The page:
Low-alcohol products are potentially harder to market as there are strict requirements around the use of the term and these vary between markets, while consumers may not understand the difference between ‘low-alcohol’ (which is strictly defined) and ‘reduced alcohol’ or ‘lite/light’, which depend on a reference product and on the consumer’s knowledge of what the alcohol content of the equivalent full-strength product would be. It is also harder for a consumer to judge ‘how much is too much’ – e.g. when trying to stay below the legal drink-driving limit – than when sticking with a ‘no-alcohol’ drink. In the case of wine, it is also problematic that the definition of ‘wine’ includes a specific level of alcohol, making ‘low-alcohol wine’, strictly speaking, a contradiction in terms, at least in Australia.
Australian performance in the no/low alcohol category
Wine Australia regulates the export of grape products as defined in the Wine Australia Act 2013 and Regulations, which include wine, brandy, grape spirit and products that include wine (such as ‘wine products’, ‘wine-based beverages’, low-alcohol wines and alcohol reduced wines). Non-alcoholic grape products that contain zero alcohol are not captured by the export controls.
Exports of wine identified as ‘reduced alcohol’ amounted to just 624,000 litres (69,000 9-litre cases) in the year ended June 2021. However, this was an increase of 155 per cent compared with the previous year. Sweden was the largest market, accounting for 48 per cent of the category, followed by the UK with 15 per cent (see Figure 3). Fifty-seven per cent of the products had an alcohol content of 0.2 per cent, with 0.5 per cent the next largest category at 18 per cent.
The average value of packaged reduced-alcohol wine exports was $4.30 per litre FOB, compared with $7.13 per litre for all packaged wine exports.
Figure 3 Exports of Australian ‘reduced alcohol’ wine by destination market
Source Wine Australia
On the domestic market, statistics are limited, and the newness and smallness of the category means that they are likely to have a high margin of error. IRI MarketEdge data indicates that low alcohol wine accounts for 77 per cent of the no/low alcohol category in the retail off-trade, but the growth rate for no-alcohol wine is much higher (192 per cent vs 24 per cent). The average values for each are similar at $10.26 per bottle (low) and $9.97 (no). It is not possible to tell what share of the category is imported wine, but it is likely to be very small (see Figure 4).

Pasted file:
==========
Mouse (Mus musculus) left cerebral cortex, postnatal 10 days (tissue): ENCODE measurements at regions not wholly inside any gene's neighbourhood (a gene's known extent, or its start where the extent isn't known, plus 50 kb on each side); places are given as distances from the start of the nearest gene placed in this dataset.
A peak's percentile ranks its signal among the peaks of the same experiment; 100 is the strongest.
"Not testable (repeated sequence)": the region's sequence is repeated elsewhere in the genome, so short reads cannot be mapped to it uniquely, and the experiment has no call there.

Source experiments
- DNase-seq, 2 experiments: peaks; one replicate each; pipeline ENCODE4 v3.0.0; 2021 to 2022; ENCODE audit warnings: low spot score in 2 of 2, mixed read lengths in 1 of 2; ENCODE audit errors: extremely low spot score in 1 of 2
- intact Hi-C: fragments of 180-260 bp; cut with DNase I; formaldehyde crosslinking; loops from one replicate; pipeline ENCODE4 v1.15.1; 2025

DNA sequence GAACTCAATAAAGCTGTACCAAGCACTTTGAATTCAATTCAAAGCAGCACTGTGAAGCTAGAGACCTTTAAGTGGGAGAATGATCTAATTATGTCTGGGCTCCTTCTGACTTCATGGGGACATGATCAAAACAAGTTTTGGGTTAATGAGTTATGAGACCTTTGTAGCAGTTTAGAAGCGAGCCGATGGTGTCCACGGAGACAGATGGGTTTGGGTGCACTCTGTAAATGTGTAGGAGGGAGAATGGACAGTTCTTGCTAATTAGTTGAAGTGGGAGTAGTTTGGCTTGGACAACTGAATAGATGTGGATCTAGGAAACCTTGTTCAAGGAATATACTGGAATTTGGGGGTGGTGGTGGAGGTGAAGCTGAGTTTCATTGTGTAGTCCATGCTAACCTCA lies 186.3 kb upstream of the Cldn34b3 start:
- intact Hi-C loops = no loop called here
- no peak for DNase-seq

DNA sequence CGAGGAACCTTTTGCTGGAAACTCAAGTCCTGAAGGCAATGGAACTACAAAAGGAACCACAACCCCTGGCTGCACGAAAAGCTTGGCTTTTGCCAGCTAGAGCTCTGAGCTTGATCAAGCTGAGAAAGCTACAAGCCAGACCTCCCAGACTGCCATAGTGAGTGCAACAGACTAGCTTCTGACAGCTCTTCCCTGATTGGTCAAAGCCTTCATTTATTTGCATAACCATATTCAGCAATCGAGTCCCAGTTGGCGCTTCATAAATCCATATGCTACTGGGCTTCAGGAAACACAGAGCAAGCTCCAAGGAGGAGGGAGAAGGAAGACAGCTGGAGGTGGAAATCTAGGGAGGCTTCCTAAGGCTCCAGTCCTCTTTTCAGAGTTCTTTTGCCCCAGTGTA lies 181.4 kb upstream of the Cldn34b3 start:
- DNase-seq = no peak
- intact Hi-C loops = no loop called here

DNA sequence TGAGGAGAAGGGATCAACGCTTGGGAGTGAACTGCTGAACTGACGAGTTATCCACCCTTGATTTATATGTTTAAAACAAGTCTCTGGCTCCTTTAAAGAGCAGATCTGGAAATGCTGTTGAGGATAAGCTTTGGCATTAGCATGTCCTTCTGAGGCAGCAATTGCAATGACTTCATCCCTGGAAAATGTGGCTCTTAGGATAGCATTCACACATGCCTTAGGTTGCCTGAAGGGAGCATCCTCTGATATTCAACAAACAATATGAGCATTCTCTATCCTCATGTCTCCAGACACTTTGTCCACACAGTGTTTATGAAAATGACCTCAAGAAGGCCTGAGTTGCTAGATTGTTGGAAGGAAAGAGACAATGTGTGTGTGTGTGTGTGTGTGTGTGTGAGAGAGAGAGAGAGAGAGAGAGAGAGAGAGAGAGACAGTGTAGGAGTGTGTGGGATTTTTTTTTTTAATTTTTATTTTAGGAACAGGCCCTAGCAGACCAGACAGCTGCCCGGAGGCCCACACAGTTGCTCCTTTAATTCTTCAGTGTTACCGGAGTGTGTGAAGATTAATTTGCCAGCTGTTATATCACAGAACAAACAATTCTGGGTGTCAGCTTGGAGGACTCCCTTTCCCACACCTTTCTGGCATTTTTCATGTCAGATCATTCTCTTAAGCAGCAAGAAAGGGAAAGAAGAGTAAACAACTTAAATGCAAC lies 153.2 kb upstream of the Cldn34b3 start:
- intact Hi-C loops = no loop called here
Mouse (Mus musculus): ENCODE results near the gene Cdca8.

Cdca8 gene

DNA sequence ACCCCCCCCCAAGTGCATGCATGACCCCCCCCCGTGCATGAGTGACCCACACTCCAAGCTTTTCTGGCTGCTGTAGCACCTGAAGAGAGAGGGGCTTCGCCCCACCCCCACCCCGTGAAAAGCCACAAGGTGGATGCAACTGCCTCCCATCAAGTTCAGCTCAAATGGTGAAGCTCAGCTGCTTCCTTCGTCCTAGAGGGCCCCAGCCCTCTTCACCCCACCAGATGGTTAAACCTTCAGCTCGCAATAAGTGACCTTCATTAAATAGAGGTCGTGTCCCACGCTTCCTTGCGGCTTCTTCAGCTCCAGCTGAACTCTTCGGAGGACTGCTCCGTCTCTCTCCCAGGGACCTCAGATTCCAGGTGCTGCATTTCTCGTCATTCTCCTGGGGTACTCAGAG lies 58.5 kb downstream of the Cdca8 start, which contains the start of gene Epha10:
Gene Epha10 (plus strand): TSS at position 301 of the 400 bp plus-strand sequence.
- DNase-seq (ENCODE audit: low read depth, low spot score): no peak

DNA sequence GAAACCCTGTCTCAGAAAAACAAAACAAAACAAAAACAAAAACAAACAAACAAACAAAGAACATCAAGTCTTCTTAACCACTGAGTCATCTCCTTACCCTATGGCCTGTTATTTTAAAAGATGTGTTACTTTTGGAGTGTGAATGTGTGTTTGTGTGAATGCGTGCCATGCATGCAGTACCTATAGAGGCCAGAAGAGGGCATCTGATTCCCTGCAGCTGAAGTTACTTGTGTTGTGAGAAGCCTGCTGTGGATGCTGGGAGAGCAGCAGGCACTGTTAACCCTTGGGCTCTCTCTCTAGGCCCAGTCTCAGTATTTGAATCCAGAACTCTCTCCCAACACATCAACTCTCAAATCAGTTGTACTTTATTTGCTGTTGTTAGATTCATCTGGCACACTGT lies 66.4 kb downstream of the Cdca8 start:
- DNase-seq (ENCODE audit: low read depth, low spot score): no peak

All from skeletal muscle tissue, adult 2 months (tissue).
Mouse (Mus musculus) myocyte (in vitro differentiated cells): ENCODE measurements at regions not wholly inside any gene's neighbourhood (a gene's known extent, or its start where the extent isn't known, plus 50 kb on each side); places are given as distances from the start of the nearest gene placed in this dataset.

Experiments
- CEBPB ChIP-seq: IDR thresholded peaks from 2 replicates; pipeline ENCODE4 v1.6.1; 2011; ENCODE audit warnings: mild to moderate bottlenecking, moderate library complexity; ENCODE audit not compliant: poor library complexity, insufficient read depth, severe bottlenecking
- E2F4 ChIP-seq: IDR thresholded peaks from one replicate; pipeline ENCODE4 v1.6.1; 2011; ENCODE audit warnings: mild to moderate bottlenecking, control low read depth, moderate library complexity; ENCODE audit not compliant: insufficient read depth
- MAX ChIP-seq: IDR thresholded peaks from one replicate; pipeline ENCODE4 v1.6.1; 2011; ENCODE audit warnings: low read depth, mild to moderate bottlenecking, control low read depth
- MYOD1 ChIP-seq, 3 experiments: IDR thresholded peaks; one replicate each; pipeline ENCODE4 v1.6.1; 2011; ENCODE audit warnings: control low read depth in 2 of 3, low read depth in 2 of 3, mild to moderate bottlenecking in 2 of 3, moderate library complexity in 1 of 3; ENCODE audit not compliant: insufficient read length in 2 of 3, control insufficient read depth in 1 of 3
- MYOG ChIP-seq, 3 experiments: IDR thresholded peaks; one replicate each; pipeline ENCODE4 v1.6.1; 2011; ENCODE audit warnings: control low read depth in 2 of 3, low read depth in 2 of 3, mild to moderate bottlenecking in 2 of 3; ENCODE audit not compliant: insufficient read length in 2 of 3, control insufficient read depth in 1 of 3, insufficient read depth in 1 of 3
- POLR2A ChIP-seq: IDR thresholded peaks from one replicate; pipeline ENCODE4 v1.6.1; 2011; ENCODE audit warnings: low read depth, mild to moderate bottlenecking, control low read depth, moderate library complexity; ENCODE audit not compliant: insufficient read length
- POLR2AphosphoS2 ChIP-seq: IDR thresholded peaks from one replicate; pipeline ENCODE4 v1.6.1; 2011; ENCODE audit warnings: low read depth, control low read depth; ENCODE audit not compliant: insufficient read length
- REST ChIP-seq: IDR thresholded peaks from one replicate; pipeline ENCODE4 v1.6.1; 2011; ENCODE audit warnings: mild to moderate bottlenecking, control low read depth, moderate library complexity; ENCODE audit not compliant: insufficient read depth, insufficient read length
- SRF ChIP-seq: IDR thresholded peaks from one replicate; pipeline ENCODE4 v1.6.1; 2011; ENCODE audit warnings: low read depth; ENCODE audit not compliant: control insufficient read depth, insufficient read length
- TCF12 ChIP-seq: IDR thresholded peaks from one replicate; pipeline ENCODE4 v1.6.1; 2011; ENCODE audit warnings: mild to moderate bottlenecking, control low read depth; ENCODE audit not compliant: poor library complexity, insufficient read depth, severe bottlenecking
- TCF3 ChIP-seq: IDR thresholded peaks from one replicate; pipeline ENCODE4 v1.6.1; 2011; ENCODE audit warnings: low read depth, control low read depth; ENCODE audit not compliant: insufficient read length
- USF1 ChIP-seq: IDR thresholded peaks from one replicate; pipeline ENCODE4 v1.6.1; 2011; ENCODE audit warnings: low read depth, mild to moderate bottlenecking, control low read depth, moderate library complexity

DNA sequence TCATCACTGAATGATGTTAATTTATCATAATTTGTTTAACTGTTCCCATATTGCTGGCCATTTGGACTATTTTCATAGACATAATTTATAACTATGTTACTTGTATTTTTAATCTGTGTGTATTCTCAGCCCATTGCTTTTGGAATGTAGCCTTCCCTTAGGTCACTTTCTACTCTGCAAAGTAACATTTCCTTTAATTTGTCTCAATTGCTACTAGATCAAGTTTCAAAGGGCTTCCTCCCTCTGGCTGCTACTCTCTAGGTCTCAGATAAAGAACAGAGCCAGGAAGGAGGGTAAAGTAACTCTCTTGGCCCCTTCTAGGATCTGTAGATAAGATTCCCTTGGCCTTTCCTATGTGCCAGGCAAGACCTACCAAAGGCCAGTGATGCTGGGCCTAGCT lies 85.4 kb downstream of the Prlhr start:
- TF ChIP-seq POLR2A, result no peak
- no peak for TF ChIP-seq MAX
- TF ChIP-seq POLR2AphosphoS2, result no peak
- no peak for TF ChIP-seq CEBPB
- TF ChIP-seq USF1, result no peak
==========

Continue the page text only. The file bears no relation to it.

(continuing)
Figure 4 Share of value and growth for no vs low-alcohol wine in the domestic market
Source: IRI MarketEdge
The challenge for Australian wine producers is to make a no or low alcohol wine that tastes as good as a standard wine. According to Wine Intelligence, the key motivators for purchasing no or low alcohol options are ‘it’s better for my health’, ‘I enjoy the taste’ and ‘I like to stay in control’, while conversely, the top three barriers are ‘not enough alcohol’, ‘not really wine’ and ‘I dislike the taste’. When it comes to no/low wine, consumers want to have their cake and eat it too.
 Wine Intelligence 2020 global statistics. Note that people can choose more than one option.
 Defined by IWSR as being less than 7.5% alcohol by volume (ABV) and more than 0.5% ABV. It should be noted that regulations vary between countries and do not necessarily align with the IWSR definition. See Wine Australia’s Low Alcohol Wine Guide for definitions and labelling requirements in different markets.
 No-alcohol wine must have been de-alcoholised, as it cannot be called wine if it was never fermented to begin with. Therefore, grape juice cannot be called ‘no-alcohol wine’ (but it can be labelled with its grape variety – eg ‘No-alcohol Chardonnay’).
 The Food Standards Code in Australia only allows beverages with less than 1.15% ABV to be called low alcohol. This means that particular products might be classified as low-alcohol by IWSR but not labelled or marketed as such in Australia.
 It is legal to use this term if the product is less than 1.15 ABV and started out as a wine before having most of its alcohol removed. NB. It cannot be called a wine product unless it contains other components comprising up to 30 per cent of the volume.
 Opportunities for low and no alcohol wine March 2021